I think despair is the correct choice of word, evoking the feeling of hopelessness – or, perhaps it is more frustration – as one realises that this mess is set to continue for … who knows how long; maybe forever?  As the government attempts to stem the growing fear associated with AstraZeneca, the worry that this may blow the lid on the experimental nature of these vaccines must be very real.  There is no escaping the possibility of unexpected side-effects, particularly in the long term; there can be no denial that the collection of data is ongoing.  Still they keep plugging that, in the ‘game’ of Russian Roulette, death from COVID is a greater risk.  Maybe.  Maybe not.  You choose.  Whoops, that’s not really allowed, is it?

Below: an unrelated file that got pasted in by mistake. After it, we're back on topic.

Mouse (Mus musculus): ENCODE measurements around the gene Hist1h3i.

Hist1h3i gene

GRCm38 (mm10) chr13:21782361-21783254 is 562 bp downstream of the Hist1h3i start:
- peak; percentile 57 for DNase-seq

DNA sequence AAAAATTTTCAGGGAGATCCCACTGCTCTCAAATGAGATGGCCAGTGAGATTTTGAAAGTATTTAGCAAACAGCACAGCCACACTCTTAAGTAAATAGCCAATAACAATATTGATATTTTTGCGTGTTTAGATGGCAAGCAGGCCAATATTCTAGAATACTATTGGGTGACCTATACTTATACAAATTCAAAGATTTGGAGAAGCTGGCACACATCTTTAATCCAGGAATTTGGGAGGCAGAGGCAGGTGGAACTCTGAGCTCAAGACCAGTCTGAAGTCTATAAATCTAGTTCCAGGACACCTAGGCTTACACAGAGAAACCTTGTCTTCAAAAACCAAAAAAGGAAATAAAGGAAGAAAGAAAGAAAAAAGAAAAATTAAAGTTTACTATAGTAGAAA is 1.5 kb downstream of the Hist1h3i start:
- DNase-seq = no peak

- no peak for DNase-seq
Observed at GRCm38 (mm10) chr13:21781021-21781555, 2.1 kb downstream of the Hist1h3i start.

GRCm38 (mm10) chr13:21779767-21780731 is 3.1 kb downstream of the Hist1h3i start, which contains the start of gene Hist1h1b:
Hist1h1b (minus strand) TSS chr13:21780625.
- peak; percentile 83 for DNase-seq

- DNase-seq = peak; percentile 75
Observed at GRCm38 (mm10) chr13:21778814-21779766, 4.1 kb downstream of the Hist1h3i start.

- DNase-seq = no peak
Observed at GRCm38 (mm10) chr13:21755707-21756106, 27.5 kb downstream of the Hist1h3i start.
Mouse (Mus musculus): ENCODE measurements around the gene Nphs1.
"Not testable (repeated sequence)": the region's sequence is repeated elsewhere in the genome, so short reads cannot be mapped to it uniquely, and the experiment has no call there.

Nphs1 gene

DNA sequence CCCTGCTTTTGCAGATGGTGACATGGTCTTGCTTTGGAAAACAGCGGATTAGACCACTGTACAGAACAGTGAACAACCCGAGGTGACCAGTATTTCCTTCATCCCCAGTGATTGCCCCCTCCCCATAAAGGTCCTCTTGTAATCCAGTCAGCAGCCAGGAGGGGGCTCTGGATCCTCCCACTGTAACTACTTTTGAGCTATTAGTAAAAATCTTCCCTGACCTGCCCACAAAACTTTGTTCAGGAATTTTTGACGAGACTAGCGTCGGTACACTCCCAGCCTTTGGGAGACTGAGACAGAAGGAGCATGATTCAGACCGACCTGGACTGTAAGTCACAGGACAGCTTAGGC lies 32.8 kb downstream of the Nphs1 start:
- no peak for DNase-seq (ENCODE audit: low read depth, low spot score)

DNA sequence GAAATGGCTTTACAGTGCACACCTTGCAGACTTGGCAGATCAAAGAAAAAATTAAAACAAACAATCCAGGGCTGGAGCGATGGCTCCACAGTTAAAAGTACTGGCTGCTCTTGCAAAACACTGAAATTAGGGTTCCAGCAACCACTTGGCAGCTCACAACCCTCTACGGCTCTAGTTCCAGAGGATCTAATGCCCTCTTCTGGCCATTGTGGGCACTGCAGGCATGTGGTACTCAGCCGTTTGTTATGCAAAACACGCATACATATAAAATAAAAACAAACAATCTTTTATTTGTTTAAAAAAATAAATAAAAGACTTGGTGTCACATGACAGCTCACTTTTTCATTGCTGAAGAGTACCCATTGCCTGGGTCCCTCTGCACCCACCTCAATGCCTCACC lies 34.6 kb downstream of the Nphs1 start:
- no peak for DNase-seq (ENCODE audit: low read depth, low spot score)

COVID passports.  Once, the very suggestion was denied but no longer.  Talk of apps on phones denoting one’s personal medical history, once deemed strictly confidential, to enable access to large gatherings?  There is even mention of pubs and restaurants!  Thankfully, those who still value their personal freedom – and privacy – enough to oppose such control are beginning to make their presence felt.  After all, it makes no sense.  What happened to All Hail the vaccine?  The vaccine which was to procure our freedom?  Don’t be silly, haven’t you seen Dr Who?  There are mutations; variants which will, in turn, bring a third wave!  Yes, the vulnerable are protected against the original strain but … boosters.  Boosters are required.  Oh, and social distancing and the wearing of masks must continue, just in case.  The government emergency coronavirus powers?  Well, they have been extended until the end of September, thus far.  How else can the daily lives of the proletariat be restricted?  God forbid, we adopt the notion that we can think for ourselves!